In the measurement of unload Q of a single tuned LC resonator with capacitive coupling wires (like in a cavity resonator) for I/O using a spectrum analyzer with tracking generator ( I use NWT200), all you need is to introduce about -20 to -30db IL for the capacitive coupling wires for the measured Q to be unload (Qo). Please see the equations and graph of Qu/QL versus attenuation in db (red line).
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Old 31st May 2022, 5:20 pm   #71
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Default Re: 6-gang FM stereo tuner heads

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Originally Posted by regenfreak View Post
Quote:
Originally Posted by nemo_07 View Post
Wait a minute. It is variant one of three.
If you use it with a 1m long piece of high quality coax cable, it will show ultra-low loading, pretty good amplitude flatness and essentially constant, nearly zero phase shift, from ~10MHz(-3dB low corner) well into GHz range, provided C2 (1000pF) is a leadless (chip) type and the diode is a small signal low capacitance type (no Schottky).
With its ~1pF (C1) input it would detune a bit IF tanks, but completely the front end. With its insertion loss of ~60dB and your TinySA (noise floor -102dBm @ 30kHz RBW, max sin output -6dBm) the max. available span for selectivity check would be ~36dB for a cold tank, increased by a gain (if any) in the hot state.

Removing the C2, you get a "narrow band" (a sort of high pass amplitude response with a slope ~20dB/decade) variant 2, with IL~50dB @10MHz and ~30dB @100MHz, and varying phase shift (not suitable for VNA measurements, but still usable for narrow band scalar sweeps). The possible span will improve by ~10dB @10MHz to ~30dB @100MHz (for cold unit). Loading @100MHz will be noticeable.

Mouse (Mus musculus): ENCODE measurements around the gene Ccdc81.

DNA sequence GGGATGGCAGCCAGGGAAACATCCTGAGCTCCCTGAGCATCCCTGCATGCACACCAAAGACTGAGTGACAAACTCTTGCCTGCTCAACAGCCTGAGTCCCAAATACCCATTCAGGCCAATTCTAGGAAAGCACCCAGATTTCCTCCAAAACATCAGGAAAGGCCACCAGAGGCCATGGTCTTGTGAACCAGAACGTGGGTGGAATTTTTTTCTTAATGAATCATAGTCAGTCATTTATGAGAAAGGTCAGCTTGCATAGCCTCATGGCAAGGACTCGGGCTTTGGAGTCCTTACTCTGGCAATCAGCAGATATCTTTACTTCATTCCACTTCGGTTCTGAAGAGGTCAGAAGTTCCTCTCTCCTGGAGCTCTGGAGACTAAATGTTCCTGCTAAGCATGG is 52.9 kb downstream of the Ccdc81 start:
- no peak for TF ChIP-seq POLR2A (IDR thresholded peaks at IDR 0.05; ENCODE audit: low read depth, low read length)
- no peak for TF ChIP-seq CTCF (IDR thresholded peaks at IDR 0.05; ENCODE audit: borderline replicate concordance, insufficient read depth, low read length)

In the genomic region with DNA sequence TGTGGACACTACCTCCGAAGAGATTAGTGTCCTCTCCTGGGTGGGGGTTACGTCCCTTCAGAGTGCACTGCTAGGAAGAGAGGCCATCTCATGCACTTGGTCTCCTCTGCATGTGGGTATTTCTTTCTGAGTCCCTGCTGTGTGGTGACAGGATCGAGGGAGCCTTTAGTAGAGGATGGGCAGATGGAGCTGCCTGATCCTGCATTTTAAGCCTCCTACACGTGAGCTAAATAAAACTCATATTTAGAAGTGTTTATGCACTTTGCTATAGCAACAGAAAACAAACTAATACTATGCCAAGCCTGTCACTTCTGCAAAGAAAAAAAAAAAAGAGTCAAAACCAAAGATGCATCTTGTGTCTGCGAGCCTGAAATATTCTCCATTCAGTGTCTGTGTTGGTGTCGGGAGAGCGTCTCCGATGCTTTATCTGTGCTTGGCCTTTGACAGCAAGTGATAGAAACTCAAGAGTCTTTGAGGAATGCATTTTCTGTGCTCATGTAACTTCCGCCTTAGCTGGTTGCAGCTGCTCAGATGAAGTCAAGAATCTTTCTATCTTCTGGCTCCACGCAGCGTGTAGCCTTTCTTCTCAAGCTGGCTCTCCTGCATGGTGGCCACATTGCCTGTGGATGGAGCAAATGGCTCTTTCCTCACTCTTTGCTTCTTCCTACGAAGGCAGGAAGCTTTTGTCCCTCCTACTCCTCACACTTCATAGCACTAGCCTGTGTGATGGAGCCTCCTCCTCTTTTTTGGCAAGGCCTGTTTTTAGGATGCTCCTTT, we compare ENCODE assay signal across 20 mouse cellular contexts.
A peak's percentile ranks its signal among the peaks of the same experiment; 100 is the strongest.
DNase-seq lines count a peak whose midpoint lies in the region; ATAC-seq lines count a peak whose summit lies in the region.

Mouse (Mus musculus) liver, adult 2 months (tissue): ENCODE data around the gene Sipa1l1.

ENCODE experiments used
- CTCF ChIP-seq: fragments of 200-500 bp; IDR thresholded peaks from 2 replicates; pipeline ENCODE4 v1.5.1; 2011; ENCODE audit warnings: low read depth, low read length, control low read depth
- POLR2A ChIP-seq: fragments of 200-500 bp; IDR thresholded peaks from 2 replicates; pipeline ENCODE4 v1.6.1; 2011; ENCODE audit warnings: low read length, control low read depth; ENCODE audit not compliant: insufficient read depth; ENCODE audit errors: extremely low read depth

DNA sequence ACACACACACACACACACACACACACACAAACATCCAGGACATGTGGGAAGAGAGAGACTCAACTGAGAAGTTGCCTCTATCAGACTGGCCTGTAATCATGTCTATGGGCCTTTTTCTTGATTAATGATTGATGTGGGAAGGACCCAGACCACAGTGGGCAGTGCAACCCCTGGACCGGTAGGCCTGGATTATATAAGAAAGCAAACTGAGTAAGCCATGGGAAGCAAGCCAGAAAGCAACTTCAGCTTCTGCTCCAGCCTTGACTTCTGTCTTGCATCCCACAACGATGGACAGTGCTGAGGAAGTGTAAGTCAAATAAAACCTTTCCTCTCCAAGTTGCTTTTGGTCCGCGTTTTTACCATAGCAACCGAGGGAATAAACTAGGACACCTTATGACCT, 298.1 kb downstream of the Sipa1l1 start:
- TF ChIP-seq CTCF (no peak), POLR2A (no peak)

Now, adding a 0.1pF/500V (C01) in series to C1 makes up the variant 3. The IL will jump to ~70dB @10MHz to ~50dB @100MHz, but the span for hot unit with some gain would be usable. And now you'll get virtually no loading @10-100MHz band, and max. detuning @100MHz less than -200kHz.

Would it be a crack enough?
I don't quite follow the logic of your three ideas. Why do you need such large IL as big as -70-50db for the LC tank to qualify to be "lightly loaded"? My NWT200 has only the dynamic range of 70db. The TinySA has the dynamic range probably of about 100db (it states 120db for its detector).
You get it wrong way.
If you put a probe at hot end of 100MHz tank you get excessive detuning, unless the tip capacitance is ~0.1pF or less. The high IL is the consequence, not prerequisite.
You wanted Hi-Z probe with Lo-Z output, but found nowhere. So, here you've got a proposition. Take it or leave it.
Anyway, you are free to experiment with values of your choice.

Quote:
Originally Posted by regenfreak View Post
I have 0.1pF smd capacitors but if you put two wires a few mm apart, its stray capacitance would be much bigger!
It would be higher, it could be smaller. Look at the basics.
Or am I to believe that fabricating 0.1pF SMD capacitors is a pure nonsense?
BTW. It (C01) doesn't have to be SMD type. If you find and get a leaded 0.1pF one, the apparent paradox of wires will ... disappear. Right?
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Old 18th Jun 2022, 4:04 pm   #72
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Default Re: 6-gang FM stereo tuner heads

Going back to the idea of having 50-ohm I/O bandpass filters, I have acquired some MMIC Gali-51+, MAR-1, Mar-2 Mar-4, 6 and 11. Theses have Darlington configuration internally matched to 50ohms. The advantages of 50ohm I/O impedance is easy to align with VNA or sweep generator. I thought I could explore the use of passive ring diode mixer like SBL-1+ or active double-balanced Gilbert cell mixer/oscillator NE602.


In order to test the feasibility of the ideas, I built the fixed tuned MMIC cascade amp with Gali-51+ with double-tune capacitive coupled bandpass and inductive coupled bandpass. It is working ok.

Furthermore I made a variable tuned MMIC amp using a 7-gang air gang variable capacitor. It is too lossy and difficult to tune to my liking. After all, it seems not a good idea. When it comes to variable tuned MMIC cascade amplifier, it is impossible to obtain the end coupling caps matching 50ohm I/O impedance across the whole FM band. The Hi-Z to 50-ohm transformation is frequency dependent. To add to the complication, the nodal frequencies are much higher than the filter center frequency in 50 ohms matched version, this makes it impossible to obtain an exact analytical solution that simultaneously satisfies all the constraints: acceptable bandwidth, impedance matching and tracking correctly across the FM band. So I am going back to the high Z double dual gate FET project.

Attachment 3-4 is the testing of SBL-1+ with my new poorman's 100MhZ FY6900 signal gen.